HOUSTON — Regardless of whether you’re a Celtics fan, we all shake our heads in disbelief at that line Marcus Smart straddles more than any player in the NBA when it comes to discerning between playing good defense or flopping.
Here’s the thing.
Forget about the actual call being made when he draws a charge/flop.
Smart wins the moment he makes those plays and both players and spectators look on, unsure of what just happened.
There’s no more symbolic image of this playing out, than Houston’s James Harden looking dazed and amazed after being called for back-to-back offensive fouls against Smart in the closing moments of Boston’s 99-98 epic comeback win after trailing by 26 in the second half.
At that moment, Smart made the game more about his mental strengths than his physical ones.
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“Just get up in him,” Smart said of his late-game strategy in defending Harden. “I know it sounds crazy to say with a guy of his caliber. But when he can get to dancing, feels comfortable, that’s with anybody, it’s tough to guard. When you get up in him you give him one way to go, one option to go... it’s hard.”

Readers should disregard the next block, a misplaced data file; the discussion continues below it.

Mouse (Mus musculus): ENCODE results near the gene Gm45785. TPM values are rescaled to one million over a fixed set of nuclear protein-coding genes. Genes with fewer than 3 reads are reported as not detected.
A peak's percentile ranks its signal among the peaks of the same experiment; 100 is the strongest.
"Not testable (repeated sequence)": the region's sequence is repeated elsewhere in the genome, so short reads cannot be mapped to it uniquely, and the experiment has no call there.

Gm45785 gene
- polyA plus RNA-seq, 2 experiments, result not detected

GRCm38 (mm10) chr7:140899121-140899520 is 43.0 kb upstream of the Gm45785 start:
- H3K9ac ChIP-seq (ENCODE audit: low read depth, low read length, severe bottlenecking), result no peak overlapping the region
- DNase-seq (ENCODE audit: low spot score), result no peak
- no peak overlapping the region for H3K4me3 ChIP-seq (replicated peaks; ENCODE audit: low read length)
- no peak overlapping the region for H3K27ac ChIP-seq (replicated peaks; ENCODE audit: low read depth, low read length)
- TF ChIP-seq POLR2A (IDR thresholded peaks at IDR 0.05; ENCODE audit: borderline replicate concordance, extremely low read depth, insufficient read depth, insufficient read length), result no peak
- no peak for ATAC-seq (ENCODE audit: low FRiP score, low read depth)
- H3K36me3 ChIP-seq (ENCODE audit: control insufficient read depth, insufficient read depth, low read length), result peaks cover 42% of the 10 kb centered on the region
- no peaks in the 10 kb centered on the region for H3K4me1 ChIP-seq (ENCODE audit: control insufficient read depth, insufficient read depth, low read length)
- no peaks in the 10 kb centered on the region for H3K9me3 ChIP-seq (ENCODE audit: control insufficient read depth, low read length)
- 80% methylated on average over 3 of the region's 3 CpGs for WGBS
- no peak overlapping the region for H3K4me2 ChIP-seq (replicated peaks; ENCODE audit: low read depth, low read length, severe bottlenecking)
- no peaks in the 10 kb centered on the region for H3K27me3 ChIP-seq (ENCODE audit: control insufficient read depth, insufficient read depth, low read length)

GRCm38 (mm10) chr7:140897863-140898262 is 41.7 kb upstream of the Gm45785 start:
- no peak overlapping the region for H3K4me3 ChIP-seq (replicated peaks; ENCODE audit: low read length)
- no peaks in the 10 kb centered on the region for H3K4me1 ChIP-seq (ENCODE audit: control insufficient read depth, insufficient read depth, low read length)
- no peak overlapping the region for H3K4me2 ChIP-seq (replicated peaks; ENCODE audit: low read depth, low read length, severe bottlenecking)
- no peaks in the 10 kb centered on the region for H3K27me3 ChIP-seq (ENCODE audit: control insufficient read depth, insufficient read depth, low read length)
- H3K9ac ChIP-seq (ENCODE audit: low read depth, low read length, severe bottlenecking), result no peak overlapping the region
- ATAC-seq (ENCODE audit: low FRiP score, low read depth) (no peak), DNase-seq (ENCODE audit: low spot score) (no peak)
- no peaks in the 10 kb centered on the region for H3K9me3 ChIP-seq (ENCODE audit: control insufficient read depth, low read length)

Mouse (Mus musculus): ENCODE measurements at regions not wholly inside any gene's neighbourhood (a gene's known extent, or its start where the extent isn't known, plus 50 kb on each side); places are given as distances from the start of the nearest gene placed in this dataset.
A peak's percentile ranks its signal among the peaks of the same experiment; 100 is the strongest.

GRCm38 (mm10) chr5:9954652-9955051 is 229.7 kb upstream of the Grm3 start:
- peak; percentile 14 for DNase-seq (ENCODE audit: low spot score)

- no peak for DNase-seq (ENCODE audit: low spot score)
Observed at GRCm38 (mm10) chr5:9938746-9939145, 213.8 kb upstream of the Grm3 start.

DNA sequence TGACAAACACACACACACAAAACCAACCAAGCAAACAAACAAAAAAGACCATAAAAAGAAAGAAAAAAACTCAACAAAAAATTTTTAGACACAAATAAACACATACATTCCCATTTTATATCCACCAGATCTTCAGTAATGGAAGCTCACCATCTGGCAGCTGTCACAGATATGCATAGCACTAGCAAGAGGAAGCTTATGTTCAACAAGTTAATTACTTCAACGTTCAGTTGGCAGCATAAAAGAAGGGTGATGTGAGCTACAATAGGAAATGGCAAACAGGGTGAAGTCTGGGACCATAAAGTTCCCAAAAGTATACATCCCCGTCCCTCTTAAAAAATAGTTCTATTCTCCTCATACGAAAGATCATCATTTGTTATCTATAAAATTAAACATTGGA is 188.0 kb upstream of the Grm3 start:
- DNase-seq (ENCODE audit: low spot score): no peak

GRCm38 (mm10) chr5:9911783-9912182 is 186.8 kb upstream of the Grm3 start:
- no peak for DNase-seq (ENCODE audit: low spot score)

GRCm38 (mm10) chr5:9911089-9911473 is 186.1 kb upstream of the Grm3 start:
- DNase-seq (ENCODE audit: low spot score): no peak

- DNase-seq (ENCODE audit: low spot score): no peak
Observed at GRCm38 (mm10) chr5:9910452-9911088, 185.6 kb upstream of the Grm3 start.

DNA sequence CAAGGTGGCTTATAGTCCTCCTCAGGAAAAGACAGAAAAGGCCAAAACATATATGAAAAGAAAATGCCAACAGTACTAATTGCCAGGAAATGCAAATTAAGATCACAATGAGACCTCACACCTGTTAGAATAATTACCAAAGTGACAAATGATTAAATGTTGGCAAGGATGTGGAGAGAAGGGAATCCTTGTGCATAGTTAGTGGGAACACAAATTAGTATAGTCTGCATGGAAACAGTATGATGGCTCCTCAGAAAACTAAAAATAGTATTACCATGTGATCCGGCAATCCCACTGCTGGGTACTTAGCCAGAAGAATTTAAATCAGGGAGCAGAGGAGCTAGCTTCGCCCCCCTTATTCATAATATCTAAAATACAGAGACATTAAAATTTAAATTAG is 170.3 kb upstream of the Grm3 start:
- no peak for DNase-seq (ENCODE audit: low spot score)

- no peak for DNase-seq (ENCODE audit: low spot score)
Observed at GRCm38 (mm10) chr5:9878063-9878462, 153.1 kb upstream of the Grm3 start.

Those two game-changing plays by Smart were the fruits that come about when seeds of frustration are planted early.
Sometimes, Smart was aggressive on Harden, other times, not so much. When it mattered most, Harden gambled that using his physical strength against Smart was the way to go.
He was wrong in that moment; at least that’s what the game officials thought.
Let’s face it.
Smart will certainly make his share of bad decisions. None stick out more than him punching a picture frame that led to him missing 11 games (he had one piece of glass lodged in his hand, if it moved another inch or so, he could have been lost for the season) and needing 20 stitches to close the cut.
But it’s rare that he makes a bad decision in close games.
Now, could the execution of those decisions at times use some work?
But the actual late-game choices he makes, by and large, are the right ones, which is why Celtics coach Brad Stevens has him on the floor down the stretch most nights.
Indeed, it is Smart’s smarts - see what I did there - that set him apart from most of the NBA’s top defenders.
And the Houston Rockets, who host Boston on Saturday night, know this as well as any team on the Celtics’ schedule.